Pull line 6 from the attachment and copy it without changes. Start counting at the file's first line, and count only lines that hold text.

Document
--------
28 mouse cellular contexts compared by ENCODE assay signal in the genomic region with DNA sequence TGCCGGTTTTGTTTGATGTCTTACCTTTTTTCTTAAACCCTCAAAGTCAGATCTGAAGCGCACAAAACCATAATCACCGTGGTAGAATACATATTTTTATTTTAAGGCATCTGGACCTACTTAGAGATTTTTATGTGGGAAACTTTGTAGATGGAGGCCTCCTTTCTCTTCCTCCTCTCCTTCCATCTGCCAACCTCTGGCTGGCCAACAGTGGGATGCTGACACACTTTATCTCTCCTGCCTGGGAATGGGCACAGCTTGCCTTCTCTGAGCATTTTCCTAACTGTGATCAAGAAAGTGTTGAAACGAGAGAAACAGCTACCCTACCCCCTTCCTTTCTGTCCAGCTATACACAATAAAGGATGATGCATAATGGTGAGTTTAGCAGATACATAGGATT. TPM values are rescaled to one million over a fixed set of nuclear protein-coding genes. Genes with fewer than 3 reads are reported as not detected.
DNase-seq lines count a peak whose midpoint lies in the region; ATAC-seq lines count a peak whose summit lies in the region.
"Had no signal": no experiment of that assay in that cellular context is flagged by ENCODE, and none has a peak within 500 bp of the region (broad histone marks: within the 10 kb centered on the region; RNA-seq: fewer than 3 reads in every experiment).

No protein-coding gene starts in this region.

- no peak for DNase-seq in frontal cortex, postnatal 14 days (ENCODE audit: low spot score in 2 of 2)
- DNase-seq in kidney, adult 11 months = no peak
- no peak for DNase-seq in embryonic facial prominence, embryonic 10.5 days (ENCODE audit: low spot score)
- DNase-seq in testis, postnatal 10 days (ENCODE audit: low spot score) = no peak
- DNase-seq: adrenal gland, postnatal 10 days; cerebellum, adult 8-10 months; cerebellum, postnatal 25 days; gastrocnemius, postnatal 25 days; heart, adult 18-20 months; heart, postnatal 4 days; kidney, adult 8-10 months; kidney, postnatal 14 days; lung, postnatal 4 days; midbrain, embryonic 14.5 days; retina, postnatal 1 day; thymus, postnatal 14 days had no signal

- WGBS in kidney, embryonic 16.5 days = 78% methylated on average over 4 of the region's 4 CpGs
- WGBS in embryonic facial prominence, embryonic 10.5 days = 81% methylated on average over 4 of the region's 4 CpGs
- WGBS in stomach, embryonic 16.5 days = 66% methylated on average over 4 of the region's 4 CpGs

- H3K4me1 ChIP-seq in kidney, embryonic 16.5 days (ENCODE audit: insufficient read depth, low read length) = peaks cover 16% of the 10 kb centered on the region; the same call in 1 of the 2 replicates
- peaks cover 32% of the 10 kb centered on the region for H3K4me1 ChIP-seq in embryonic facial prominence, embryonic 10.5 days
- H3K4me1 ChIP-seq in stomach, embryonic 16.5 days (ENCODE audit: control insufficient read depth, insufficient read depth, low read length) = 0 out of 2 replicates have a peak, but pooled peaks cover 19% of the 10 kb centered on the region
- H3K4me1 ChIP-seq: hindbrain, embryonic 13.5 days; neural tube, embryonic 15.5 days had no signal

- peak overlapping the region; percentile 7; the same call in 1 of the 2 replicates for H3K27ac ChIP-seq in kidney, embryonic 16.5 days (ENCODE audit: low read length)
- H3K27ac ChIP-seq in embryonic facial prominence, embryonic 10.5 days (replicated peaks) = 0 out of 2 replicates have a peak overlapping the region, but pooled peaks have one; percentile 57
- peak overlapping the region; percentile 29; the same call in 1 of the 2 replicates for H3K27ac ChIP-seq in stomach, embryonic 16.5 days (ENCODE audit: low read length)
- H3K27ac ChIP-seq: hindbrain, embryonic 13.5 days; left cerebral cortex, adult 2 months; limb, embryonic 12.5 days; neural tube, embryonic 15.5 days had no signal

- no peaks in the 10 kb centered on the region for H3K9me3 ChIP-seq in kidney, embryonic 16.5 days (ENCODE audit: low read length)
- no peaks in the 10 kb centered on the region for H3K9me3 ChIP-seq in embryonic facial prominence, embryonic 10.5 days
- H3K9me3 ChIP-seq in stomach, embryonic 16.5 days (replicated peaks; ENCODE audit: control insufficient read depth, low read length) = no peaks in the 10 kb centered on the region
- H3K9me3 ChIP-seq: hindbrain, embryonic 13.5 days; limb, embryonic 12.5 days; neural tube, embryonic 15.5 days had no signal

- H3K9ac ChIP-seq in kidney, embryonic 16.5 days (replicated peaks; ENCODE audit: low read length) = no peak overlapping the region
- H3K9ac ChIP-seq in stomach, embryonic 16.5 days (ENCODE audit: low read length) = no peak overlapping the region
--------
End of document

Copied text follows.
- DNase-seq in kidney, adult 11 months = no peak